While the Washington Public Records Act does not apply to Washington condominium and homeowners associations, those entities are similarly required by other state laws (and frequently their own governing documents) to make their records reasonably accessible to owners. If those associations fail to promptly disclose records, then they are subject to court-imposed financial penalties. The Bricker decision demonstrates why boards should take owners’ requests to review association records seriously.

August 29, 2011

New Medical Marijuana Laws Force Seattle Condominiums to Choose Sides

In 1998, Washington state voters approved a law permitting the use of medical marijuana by patients with certain terminal and debilitating medical conditions. On July 22, 2011, that law was amended to expand state-sanctioned patient protections, permit the formation of collective gardens managed by up to ten qualifying medical marijuana patients, and authorize cities to regulate medical marijuana.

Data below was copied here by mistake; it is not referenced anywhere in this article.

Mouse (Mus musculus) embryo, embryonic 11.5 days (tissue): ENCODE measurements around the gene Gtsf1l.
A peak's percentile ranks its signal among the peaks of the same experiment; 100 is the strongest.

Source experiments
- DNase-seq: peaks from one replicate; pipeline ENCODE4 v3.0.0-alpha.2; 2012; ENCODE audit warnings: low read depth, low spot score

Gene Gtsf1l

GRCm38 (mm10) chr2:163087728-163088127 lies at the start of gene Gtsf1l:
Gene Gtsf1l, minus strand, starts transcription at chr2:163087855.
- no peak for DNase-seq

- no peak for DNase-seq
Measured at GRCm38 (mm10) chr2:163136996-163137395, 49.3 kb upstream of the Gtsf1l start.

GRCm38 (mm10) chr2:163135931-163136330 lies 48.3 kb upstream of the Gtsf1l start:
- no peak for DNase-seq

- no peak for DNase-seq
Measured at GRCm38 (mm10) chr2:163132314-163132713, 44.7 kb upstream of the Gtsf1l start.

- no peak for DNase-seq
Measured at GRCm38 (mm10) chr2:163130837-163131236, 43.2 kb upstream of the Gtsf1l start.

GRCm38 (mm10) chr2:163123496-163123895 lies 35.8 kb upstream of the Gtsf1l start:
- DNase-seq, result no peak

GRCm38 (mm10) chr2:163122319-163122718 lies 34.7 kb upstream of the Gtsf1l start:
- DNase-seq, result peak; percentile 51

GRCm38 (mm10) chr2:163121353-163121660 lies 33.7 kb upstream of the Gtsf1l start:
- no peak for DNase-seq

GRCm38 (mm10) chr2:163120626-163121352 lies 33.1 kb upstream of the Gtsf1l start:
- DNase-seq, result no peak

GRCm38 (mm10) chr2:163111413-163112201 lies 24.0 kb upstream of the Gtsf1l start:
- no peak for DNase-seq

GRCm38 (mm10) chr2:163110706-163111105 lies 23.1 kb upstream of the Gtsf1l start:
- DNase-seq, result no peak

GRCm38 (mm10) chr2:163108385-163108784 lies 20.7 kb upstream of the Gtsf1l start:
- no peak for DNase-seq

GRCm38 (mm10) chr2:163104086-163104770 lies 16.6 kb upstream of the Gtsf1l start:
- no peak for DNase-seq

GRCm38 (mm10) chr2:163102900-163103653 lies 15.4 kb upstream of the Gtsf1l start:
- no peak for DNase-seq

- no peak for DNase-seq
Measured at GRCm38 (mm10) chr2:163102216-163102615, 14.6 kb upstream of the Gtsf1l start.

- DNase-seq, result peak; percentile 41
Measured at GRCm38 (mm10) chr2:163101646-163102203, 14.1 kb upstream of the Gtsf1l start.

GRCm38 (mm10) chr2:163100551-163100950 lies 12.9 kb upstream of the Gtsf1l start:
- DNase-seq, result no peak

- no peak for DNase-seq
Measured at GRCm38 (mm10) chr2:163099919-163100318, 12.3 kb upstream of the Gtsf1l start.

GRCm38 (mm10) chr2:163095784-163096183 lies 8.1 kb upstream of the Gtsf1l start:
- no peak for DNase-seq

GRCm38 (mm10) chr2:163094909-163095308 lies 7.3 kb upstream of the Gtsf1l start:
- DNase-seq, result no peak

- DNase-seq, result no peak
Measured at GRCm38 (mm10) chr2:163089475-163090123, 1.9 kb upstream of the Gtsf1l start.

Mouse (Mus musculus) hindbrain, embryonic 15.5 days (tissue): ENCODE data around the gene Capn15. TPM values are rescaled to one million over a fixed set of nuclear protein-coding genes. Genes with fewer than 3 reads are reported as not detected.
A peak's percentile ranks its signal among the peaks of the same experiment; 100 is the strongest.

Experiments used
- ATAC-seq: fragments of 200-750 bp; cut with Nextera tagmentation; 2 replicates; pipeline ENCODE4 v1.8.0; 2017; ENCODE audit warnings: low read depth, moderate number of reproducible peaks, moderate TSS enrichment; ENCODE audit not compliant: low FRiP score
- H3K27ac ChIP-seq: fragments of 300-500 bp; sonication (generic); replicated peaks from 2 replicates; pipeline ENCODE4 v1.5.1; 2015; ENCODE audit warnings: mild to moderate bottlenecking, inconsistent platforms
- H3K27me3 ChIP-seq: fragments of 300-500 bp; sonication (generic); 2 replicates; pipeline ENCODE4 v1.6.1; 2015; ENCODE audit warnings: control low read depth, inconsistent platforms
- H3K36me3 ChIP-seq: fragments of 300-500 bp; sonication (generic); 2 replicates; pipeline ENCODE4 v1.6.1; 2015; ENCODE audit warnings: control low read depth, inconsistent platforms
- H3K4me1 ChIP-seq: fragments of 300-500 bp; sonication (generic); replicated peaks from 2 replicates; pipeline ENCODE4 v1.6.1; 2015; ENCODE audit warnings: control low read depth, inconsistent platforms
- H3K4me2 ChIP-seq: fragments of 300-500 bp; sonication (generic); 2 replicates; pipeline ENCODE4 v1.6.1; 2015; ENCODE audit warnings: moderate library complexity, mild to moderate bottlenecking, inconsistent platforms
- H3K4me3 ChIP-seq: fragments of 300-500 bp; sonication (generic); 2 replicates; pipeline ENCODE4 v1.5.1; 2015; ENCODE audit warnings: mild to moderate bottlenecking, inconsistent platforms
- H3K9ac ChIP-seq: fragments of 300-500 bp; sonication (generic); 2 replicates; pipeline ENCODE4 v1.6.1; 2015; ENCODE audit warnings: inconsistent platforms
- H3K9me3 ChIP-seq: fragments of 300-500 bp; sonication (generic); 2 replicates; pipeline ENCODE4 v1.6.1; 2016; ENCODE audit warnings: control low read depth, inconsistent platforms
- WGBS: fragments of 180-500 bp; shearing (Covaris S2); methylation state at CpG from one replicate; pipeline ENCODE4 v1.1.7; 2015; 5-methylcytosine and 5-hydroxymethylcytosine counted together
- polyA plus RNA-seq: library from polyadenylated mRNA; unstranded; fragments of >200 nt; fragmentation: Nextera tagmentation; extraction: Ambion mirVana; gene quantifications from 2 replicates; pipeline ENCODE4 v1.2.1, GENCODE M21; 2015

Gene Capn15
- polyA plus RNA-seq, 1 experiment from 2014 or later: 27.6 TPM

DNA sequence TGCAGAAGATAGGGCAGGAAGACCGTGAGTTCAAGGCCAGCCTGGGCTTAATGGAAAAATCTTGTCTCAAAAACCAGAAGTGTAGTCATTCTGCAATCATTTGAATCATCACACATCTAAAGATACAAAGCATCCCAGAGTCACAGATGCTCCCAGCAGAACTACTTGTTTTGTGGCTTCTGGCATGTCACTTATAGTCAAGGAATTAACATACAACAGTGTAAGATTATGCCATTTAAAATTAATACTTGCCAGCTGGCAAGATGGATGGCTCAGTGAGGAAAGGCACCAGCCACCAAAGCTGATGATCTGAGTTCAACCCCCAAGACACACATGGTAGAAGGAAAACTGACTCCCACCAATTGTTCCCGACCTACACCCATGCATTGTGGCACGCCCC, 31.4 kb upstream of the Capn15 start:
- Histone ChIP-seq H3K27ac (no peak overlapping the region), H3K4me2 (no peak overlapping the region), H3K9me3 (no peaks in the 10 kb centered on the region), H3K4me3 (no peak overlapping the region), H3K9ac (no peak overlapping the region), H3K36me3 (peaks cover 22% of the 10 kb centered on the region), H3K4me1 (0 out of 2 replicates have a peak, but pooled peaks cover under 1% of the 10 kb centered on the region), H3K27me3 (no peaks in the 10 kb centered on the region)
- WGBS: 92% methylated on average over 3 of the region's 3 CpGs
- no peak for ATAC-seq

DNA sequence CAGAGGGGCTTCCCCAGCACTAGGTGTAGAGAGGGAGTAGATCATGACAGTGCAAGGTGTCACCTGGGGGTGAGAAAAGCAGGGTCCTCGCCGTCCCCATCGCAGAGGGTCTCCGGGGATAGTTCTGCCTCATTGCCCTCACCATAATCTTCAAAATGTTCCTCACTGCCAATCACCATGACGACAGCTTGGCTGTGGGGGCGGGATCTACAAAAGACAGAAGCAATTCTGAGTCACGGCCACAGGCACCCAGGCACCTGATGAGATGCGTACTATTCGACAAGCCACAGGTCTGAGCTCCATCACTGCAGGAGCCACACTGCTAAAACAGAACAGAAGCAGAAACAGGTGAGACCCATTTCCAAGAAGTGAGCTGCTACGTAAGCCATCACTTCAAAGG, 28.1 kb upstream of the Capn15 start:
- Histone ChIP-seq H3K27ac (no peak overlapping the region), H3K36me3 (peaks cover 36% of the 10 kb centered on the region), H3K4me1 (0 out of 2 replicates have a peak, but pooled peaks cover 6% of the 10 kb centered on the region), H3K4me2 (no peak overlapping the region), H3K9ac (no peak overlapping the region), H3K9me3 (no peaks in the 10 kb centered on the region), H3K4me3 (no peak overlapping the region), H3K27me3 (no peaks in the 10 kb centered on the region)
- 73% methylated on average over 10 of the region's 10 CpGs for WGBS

Seattle City Ordinance 123611 went into effect on August 21, 2011. It seeks to regulate the possession, production, and distribution of medical marijuana in light of the fact that there are currently a number of medical marijuana dispensaries operating in Seattle. However, that ordinance also notes that local licensing of medical marijuana does not change the fact that possession, production, and distribution of marijuana (medical or otherwise) violate federal law. Washington Governor Christine Gregoire recently warned that medical marijuana patients and their providers remain subject to federal prosecution and should carefully evaluate the risks associated with their conduct.